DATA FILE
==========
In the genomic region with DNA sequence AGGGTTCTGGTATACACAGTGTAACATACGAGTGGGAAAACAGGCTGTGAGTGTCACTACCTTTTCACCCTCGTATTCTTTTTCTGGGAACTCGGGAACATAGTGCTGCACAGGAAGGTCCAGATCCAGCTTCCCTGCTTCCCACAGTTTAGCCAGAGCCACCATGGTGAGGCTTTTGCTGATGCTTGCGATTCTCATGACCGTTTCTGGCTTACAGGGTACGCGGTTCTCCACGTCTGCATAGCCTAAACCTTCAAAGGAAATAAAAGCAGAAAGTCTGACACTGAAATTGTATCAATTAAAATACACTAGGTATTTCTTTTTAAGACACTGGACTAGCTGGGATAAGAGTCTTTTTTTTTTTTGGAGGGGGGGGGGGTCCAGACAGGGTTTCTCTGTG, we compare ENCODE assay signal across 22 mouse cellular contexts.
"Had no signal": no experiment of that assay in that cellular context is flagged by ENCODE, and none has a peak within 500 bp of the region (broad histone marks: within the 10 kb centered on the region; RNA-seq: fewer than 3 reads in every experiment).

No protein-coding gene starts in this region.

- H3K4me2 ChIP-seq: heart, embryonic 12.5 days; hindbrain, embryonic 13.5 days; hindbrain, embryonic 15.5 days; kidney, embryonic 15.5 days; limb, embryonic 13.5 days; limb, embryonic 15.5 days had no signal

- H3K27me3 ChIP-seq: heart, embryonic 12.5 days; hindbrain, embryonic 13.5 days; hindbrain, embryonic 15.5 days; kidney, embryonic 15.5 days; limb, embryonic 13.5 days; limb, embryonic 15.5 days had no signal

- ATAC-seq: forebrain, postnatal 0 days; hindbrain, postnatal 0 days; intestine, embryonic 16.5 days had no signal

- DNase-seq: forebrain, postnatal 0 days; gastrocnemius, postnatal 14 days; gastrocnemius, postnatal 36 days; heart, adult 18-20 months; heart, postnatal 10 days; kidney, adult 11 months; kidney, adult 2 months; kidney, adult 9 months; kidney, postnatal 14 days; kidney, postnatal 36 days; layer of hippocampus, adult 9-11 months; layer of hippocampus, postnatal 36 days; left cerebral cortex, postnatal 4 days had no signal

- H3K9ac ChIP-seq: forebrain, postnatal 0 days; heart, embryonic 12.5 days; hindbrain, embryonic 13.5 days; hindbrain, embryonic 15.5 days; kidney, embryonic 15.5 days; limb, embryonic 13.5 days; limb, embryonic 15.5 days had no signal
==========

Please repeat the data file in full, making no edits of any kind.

In the genomic region with DNA sequence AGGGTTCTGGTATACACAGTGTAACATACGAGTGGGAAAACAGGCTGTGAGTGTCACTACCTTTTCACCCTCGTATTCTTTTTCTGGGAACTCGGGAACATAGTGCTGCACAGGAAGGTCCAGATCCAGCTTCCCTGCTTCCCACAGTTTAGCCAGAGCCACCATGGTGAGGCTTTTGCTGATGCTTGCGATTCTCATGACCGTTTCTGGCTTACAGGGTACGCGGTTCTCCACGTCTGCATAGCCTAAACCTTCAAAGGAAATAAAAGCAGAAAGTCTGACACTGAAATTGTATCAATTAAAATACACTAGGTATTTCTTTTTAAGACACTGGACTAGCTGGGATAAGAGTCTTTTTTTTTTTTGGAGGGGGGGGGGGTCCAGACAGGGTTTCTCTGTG, we compare ENCODE assay signal across 22 mouse cellular contexts.
"Had no signal": no experiment of that assay in that cellular context is flagged by ENCODE, and none has a peak within 500 bp of the region (broad histone marks: within the 10 kb centered on the region; RNA-seq: fewer than 3 reads in every experiment).

No protein-coding gene starts in this region.

- H3K4me2 ChIP-seq: heart, embryonic 12.5 days; hindbrain, embryonic 13.5 days; hindbrain, embryonic 15.5 days; kidney, embryonic 15.5 days; limb, embryonic 13.5 days; limb, embryonic 15.5 days had no signal

- H3K27me3 ChIP-seq: heart, embryonic 12.5 days; hindbrain, embryonic 13.5 days; hindbrain, embryonic 15.5 days; kidney, embryonic 15.5 days; limb, embryonic 13.5 days; limb, embryonic 15.5 days had no signal

- ATAC-seq: forebrain, postnatal 0 days; hindbrain, postnatal 0 days; intestine, embryonic 16.5 days had no signal

- DNase-seq: forebrain, postnatal 0 days; gastrocnemius, postnatal 14 days; gastrocnemius, postnatal 36 days; heart, adult 18-20 months; heart, postnatal 10 days; kidney, adult 11 months; kidney, adult 2 months; kidney, adult 9 months; kidney, postnatal 14 days; kidney, postnatal 36 days; layer of hippocampus, adult 9-11 months; layer of hippocampus, postnatal 36 days; left cerebral cortex, postnatal 4 days had no signal

- H3K9ac ChIP-seq: forebrain, postnatal 0 days; heart, embryonic 12.5 days; hindbrain, embryonic 13.5 days; hindbrain, embryonic 15.5 days; kidney, embryonic 15.5 days; limb, embryonic 13.5 days; limb, embryonic 15.5 days had no signal